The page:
Sterling had first joined the P&O board in 1980 at the behest of Sir Andrew Crichton, then chairman of OCL.
Unlike his predecessors, Sterling was a strictly finance and property man and just what the now diversified P&O needed. Having successfully dismissed his contemporary, Nigel Broakes, at Trafalgar House, Sterling set about integrating P&O with the assets and operations Sterling Guarantee Trust, which included Town & City Properties and a number of new service industries from security to catering and exhibitions.
The acquisition of the European Ferries Group brought further property assets as far afield as the US, port interests in Felixstowe and Larne and the fleet and operations of Townsend Thoresen. Swan Hellenic and Sitmar were added to the growing cruises fleet together with a number of tour and leisure interests acquired by Princess Cruises.Continue reading →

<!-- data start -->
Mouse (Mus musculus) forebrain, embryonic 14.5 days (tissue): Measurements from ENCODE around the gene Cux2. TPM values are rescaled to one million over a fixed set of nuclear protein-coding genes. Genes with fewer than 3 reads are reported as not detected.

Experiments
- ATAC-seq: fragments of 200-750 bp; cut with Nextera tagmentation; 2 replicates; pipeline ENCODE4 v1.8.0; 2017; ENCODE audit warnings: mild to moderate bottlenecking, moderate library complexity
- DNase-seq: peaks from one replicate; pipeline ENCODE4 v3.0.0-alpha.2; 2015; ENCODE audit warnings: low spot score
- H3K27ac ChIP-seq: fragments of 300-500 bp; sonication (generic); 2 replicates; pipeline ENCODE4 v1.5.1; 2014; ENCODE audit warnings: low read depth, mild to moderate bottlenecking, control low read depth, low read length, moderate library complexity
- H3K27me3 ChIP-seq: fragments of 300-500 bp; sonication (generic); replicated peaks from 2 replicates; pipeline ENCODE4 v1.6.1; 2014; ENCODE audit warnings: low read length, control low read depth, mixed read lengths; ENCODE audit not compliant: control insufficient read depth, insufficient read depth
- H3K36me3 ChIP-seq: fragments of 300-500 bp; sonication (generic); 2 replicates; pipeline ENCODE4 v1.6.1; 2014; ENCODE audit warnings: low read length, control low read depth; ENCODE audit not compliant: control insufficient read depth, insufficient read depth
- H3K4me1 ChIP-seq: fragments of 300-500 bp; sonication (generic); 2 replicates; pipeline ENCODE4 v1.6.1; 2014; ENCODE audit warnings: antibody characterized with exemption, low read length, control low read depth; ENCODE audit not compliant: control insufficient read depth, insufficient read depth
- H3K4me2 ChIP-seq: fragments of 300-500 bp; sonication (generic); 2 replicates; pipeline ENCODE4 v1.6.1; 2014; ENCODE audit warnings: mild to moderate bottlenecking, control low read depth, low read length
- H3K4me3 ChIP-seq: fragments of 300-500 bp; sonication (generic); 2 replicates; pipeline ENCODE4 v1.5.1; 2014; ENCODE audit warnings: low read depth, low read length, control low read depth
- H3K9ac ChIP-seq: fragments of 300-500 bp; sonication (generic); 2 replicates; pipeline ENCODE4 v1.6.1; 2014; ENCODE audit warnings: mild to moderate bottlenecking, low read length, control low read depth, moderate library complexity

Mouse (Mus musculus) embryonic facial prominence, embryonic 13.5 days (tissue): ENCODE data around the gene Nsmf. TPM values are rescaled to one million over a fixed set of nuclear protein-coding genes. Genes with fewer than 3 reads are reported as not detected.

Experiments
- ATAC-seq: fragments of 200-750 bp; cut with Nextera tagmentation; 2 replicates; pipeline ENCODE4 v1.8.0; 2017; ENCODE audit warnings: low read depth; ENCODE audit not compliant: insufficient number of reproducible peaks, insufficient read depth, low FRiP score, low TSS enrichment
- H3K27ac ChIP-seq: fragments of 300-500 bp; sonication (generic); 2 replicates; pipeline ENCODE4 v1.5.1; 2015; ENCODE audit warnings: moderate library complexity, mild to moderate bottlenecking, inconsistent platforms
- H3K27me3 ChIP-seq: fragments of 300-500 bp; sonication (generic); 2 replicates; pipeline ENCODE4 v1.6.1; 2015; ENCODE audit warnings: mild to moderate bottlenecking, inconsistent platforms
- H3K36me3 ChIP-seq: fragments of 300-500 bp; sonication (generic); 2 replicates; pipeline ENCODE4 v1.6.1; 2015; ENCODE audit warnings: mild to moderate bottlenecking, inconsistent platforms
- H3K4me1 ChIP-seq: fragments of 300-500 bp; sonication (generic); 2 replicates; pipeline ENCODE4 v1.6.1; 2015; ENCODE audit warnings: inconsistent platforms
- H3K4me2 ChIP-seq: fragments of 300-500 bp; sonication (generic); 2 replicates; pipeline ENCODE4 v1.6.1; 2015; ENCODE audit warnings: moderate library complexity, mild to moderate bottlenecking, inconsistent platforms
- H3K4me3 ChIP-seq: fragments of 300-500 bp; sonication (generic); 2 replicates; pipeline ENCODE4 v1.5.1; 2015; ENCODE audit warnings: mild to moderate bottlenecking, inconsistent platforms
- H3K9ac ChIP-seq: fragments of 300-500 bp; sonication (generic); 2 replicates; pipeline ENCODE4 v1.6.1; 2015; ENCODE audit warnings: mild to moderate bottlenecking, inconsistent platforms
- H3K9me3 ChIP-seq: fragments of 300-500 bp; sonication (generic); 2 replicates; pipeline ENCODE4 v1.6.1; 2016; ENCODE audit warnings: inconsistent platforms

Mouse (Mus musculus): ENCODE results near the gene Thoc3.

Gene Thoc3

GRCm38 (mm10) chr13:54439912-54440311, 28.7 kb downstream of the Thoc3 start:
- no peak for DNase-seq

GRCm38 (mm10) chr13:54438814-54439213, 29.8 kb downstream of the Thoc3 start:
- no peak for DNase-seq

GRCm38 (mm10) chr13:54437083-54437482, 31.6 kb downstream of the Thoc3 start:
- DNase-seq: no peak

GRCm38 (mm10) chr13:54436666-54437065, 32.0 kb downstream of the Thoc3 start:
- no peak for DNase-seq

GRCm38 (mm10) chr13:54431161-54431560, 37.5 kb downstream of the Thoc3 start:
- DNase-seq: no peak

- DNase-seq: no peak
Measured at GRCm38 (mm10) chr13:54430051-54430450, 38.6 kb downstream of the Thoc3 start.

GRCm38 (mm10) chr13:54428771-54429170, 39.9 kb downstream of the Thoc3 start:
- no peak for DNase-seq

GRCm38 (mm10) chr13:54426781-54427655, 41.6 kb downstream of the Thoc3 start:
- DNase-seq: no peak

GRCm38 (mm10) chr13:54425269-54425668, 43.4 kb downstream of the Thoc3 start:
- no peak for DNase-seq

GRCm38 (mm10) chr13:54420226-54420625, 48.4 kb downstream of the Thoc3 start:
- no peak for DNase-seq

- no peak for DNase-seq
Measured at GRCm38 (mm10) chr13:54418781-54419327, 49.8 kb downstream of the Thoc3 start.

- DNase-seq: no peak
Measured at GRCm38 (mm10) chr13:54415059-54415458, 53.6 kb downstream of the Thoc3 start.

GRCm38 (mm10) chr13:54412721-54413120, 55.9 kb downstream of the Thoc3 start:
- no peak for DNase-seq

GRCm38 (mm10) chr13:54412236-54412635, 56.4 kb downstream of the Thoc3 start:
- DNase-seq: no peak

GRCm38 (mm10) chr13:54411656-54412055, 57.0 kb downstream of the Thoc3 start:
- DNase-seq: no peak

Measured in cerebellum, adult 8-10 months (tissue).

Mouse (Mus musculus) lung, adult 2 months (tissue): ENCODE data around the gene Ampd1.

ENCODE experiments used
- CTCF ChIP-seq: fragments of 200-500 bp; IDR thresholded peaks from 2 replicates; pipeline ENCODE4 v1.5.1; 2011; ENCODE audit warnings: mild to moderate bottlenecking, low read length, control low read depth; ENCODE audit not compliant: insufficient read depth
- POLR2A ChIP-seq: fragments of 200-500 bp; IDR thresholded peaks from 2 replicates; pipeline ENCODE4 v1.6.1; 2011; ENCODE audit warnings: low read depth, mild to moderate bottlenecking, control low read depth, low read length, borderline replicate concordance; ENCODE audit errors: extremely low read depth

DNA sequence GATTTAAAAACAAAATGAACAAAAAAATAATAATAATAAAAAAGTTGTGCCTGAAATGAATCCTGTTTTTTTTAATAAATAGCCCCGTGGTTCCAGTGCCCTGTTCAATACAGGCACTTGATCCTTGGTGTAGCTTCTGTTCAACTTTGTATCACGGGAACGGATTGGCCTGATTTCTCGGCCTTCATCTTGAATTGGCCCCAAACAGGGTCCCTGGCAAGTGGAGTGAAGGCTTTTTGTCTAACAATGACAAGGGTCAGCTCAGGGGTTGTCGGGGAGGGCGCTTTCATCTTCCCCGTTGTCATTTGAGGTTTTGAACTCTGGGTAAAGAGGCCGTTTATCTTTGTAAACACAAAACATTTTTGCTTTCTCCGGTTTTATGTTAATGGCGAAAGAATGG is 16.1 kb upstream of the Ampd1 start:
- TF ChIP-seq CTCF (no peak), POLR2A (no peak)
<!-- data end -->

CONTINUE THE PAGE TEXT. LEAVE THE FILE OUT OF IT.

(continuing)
Down under, P&O Australia’s increasingly diverse operations expanded to Malaysia, with the Company’s first international container terminal, and Antarctica where P&O won a contract to supply the Australian Antarctic Division in 1988.
Sterling’s style was to encourage entrepreneurial, de-centralised management. He restructured the company into its core activities; container and bulk shipping, passenger shipping, house building construction and development, investment properties and service industries, whilst pruning out non-performing sectors.
By the end of the decade P&O was listed on the stock markets of Sydney, New York, Paris, Tokyo, Amsterdam and Frankfurt. As a global Company it was larger and more diverse than ever, with 64,000 employees and a pride and service ethic uniting them all:
'The most valuable asset any company can ever have is the loyalty and the goodwill of the men and women who work for it and I believe without doubt that we have this in abundance.'
Lord Sterling, writing in 1987